U.S. President Joe Biden used his first day in office to issue a raft of executive orders undoing some of former President Donald Trump’s marquee policies on climate change and immigration.
Among the 17 executive orders and presidential actions, Biden signed on Wednesday were moves to rejoin the Paris climate accord, end a travel ban from several Muslim-majority countries, and halt Trump’s withdrawal from the World Health Organisation.
“There’s no time to waste,” Biden said before signing executive orders in the White House.
“These are just all starting points,” he added.
Biden made rejoining the climate agreement a key point of his presidential campaign, vowing to undo former President Donald Trump’s policy.
United Nations Secretary-General Antonio Guterres welcomed the U.S. president’s move.
“Following last year’s Climate Ambition Summit, countries producing half of global carbon pollution had committed to carbon neutrality,” Guterres said.
“Today’s commitment by President Biden brings that figure to two-thirds,” the UN chief added.
Trump, who long railed against the global agreement signed by almost every country, notified the UN of his intent to exit the deal in 2019 and the U.S. formally left in November 2020.
The move also led to a sharp decrease in U.S. contributions to a fund to help poorer nations cope with climate change.
Biden also ended the entry ban on citizens from over a dozen countries, including Eritrea, Yemen, Nigeria, and Sudan.
The American Civil Liberties Union, a non-profit civil rights organisation, applauded the move calling the travel policy a “cruel Muslim ban that targeted Africans.”
Critics had called the policy – one of the first moves by Donald Trump when he became president in 2017 – a “Muslim ban.”
However, the ban was changed, in part due to legal challenges, and included some non-majority-Muslim nations.
Biden has described the policy as discriminatory and an affront to the country’s values.
The president also submitted a letter to UN chief Guterres saying the U.S. intended to stay in the WHO, halting Trump’s withdrawal, which was scheduled for July of this year.
The U.S. will be a “full participant and a global leader” in confronting the Coronavirus pandemic (COVID-19) and other public health threats, Biden said in a letter to UN chief Guterres that rescinded U.S’s. withdrawal from WHO.
Biden issued an executive order halting construction of a wall along the U.S. border with Mexico, dealing a blow to one of Trump’s signature policy goals meant to keep South American immigrants out of the US.
The president also signed an executive order mandating that people wear masks in all federal buildings and on federal lands in an effort to fight the spread of the coronavirus.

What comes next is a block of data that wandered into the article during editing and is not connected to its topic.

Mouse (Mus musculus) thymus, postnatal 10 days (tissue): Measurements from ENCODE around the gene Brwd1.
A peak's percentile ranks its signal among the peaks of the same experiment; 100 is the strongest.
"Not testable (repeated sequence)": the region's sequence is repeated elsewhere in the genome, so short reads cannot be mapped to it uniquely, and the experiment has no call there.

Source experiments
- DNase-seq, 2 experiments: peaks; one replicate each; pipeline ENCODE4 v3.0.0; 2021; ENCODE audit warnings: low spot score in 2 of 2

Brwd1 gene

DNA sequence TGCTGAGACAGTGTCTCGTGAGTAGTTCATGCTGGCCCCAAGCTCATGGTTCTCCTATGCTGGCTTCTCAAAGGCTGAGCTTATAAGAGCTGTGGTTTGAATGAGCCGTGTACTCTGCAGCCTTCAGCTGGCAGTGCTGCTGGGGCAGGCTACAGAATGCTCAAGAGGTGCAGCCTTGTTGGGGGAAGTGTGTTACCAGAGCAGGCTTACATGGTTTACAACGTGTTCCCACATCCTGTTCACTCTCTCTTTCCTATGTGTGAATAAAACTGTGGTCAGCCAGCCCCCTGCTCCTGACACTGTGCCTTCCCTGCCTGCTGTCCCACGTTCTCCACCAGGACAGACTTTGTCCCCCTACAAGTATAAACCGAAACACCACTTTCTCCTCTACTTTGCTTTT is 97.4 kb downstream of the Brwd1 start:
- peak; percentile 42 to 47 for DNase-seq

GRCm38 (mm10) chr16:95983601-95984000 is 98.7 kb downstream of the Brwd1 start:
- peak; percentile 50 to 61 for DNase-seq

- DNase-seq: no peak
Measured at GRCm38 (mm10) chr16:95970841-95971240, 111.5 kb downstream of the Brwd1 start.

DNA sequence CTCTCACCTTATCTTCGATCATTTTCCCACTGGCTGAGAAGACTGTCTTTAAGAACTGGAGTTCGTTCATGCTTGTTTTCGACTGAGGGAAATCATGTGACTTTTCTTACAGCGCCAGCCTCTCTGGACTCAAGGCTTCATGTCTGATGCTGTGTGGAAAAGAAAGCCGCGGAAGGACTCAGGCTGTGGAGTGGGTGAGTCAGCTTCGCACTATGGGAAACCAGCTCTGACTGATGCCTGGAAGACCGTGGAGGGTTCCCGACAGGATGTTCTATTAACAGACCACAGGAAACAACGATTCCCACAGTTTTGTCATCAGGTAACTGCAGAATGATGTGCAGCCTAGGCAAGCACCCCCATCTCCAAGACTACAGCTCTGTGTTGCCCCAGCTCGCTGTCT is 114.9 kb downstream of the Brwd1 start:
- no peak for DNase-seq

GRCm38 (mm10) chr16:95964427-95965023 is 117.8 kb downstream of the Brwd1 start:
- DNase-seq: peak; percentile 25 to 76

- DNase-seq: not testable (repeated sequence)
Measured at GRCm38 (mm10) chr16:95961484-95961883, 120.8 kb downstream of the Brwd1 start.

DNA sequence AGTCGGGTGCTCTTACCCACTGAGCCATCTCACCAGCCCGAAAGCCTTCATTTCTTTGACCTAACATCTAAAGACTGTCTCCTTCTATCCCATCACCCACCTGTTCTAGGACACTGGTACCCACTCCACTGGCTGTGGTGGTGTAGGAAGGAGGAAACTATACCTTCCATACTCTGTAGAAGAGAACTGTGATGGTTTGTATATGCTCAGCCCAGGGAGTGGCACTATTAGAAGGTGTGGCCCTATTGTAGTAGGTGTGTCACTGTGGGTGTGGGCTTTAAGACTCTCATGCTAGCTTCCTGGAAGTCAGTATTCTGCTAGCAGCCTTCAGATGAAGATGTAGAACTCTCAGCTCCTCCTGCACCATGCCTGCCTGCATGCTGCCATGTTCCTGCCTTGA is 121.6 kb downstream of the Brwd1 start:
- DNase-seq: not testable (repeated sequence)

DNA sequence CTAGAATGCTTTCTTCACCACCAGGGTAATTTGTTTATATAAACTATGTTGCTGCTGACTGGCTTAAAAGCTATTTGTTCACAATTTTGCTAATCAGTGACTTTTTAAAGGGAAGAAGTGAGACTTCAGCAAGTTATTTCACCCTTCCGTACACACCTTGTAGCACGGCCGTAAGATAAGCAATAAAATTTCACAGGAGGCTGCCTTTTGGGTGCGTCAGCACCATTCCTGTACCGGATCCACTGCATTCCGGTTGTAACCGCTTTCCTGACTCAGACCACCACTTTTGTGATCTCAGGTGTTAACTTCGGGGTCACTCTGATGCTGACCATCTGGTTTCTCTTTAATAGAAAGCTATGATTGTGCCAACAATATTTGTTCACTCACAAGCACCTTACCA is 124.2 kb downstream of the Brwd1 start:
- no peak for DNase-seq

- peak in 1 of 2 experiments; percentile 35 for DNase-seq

“Wearing masks isn’t a partisan issue — it’s a patriotic act that can save countless lives.
“It’s time to mask up, America,” Biden wrote on the official presidential Twitter account.
Trump had long downplayed the need to wear masks and avoided wearing masks in public even as COVID-19 pandemic killed over 400,000 people during his tenure as president.
As part of his executive order, Biden asked everyone in the U.S. to wear a mask when in public for at least the next 100 days.
Biden’s transition team said earlier that the executive orders were meant to reverse “the gravest damages of the Trump administration.”
The Democrat made the policies cornerstones of his presidential election campaign, seeking to reverse tougher immigration rules, a lax attitude on public health and an aversion to international cooperation on climate change seen under his predecessor.
The president has also sent a bill to Congress to overhaul the country’s immigration system, his team said earlier.
The legislation aims to provide pathways to U.S. citizenship for undocumented people, address the root causes of migration and speed up the reunification of families after children were separated from parents at the U.S. border with Mexico.
Biden has already made it clear he aims to push for another 1.9 trillion dollars in relief and stimulus to help the economy through the coming months of the pandemic.
This will involve working with Congress, where he is likely to meet some resistance to more spending after the U.S. government has already pumped trillions into the economy since March.
However, jobless data is worrying and business are suffering.